Baroness Orczy Essay - Critical Essays


Although Baroness Orczy wrote more than thirty volumes of fiction, she is remembered principally as the author of the books about the Scarlet Pimpernel and to a lesser degree for her stories about the armchair detective in the corner of the A.B.C. Shop, Bill Owen. The first of these stories, “The Fenchurch Street Mystery,” appeared in the May, 1901, issue of The Royal Magazine and is typical of all of them.

“The Fenchurch Street Mystery”

Polly Burton, a journalist at The Evening Observer, is sitting in the A.B.C. Shop reading her newspaper and minding her own business when a curious little man irritably pushes his glass away and exclaims, “Mysteries! . . . There is no such thing as a mystery in connection with any crime, provided intelligence is brought to bear on its investigation.” Burton is, not surprisingly, somewhat taken aback by being spoken to by a total—and very strange—stranger, but even more so because he seems to have read her thoughts: She is reading an article in the paper dealing with crimes that have frustrated the police.

Such is the opening of the first story about the Old Man in the Corner. Each of the stories is structured in the same way: First, the reader is drawn into the mystery to be investigated and solved via a conversation in the A.B.C. Shop between the two series protagonists; next, the data of the case in question are presented, usually by Bill Owen; and finally, Owen presents a neat, logical solution.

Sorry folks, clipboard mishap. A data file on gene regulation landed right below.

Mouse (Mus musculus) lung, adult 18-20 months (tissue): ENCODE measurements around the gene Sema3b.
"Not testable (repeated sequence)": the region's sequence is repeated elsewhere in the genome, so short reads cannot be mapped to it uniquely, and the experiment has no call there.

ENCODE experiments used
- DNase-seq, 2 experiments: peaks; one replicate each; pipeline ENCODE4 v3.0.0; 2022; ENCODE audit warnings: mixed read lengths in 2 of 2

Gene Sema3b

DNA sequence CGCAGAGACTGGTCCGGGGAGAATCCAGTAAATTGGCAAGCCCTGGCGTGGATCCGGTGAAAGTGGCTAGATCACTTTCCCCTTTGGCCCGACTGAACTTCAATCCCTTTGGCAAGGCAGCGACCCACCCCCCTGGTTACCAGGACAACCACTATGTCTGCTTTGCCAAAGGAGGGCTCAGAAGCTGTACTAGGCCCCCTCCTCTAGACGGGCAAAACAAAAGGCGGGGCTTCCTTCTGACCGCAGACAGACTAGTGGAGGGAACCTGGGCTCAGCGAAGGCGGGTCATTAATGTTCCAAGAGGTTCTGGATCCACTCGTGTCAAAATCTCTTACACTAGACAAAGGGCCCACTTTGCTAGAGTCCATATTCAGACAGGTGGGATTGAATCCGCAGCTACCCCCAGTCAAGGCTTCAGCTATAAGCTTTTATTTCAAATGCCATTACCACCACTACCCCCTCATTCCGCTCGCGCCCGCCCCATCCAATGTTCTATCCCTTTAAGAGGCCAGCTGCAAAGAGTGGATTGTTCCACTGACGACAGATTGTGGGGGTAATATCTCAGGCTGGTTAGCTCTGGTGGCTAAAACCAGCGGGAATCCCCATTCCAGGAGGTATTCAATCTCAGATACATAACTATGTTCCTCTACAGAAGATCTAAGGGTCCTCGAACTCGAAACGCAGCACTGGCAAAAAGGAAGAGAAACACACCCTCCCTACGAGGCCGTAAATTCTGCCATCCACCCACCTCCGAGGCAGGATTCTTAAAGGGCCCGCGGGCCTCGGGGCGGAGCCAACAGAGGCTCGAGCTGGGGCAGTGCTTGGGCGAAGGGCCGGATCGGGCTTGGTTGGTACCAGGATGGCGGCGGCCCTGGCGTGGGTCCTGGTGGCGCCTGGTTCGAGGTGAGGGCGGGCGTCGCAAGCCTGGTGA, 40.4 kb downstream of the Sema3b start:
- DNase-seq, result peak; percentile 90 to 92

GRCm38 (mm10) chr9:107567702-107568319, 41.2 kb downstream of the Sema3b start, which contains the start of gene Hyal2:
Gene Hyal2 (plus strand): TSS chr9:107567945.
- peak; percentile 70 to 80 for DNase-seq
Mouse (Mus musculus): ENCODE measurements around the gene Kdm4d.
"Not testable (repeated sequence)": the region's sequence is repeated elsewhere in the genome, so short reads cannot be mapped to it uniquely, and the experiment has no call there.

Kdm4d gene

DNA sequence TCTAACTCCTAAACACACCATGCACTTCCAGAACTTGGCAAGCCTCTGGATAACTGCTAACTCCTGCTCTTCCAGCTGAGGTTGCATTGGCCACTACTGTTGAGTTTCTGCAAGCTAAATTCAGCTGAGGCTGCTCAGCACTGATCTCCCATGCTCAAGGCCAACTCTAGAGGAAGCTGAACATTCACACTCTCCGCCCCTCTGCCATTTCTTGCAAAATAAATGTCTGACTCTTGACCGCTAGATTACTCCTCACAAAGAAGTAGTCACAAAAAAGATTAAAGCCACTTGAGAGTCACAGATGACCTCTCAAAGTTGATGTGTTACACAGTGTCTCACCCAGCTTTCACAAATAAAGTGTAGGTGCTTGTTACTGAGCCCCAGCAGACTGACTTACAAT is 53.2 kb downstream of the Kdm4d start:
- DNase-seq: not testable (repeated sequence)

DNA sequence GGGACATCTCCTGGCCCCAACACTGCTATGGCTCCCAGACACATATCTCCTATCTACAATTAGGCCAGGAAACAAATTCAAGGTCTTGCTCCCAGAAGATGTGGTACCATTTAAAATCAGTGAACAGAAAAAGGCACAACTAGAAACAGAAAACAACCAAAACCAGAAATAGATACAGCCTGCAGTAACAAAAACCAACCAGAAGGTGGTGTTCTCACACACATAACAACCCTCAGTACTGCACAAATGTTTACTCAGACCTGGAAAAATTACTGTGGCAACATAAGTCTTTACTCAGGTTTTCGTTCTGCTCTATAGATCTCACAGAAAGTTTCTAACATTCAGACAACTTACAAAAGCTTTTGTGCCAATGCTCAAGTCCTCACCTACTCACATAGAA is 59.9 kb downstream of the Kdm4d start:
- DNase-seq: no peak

In the exposition phase, the old man gives what almost amounts to an eyewitness account of the facts of the case. He often carries with him photographs he has taken or obtained of the protagonists of the case or, as is the case in “The Fenchurch Street Mystery,” copies of pertinent letters or other documents. The old man also spends a considerable amount of his time in courtrooms listening to cases and taking notes. He is always early enough to get a seat in the first row, enabling him to see and hear everything. His account of the facts is lively and full of colorful adjectives and verbatim quotations from witnesses. He makes sure to call Burton’s attention to those aspects of the case that seem to him pertinent to its solution.

Despite the old man’s care to present the case so that all an intelligent person has to do is make logical deductions, Burton, like the police before her, invariably has to give up and leave the unraveling of the mystery to her interlocutor. The cases discussed at the A.B.C. Shop are to everyone but Owen true mysteries that seem to resist all attacks. To Owen there are no mysteries. He is so cocksure about this that he irritates Burton, who insists that crimes the police have despaired of solving are, for all intents and purposes, insoluble. The old man demurs: “I never for a moment ventured to suggest that there were no mysteries to the police; I merely remarked that there were none where intelligence was brought to bear on the investigation of crime.” He has deep contempt for the public, the journalists covering crimes, and, especially, the police. The last phase of each story is the protracted denouement: the Old Man in the Corner demonstrating how, with a minimum of insight into the human psyche and a keen intelligence, he can make any case that to the rest of the world is opaque become crystal clear.


(The entire section is 1385 words.)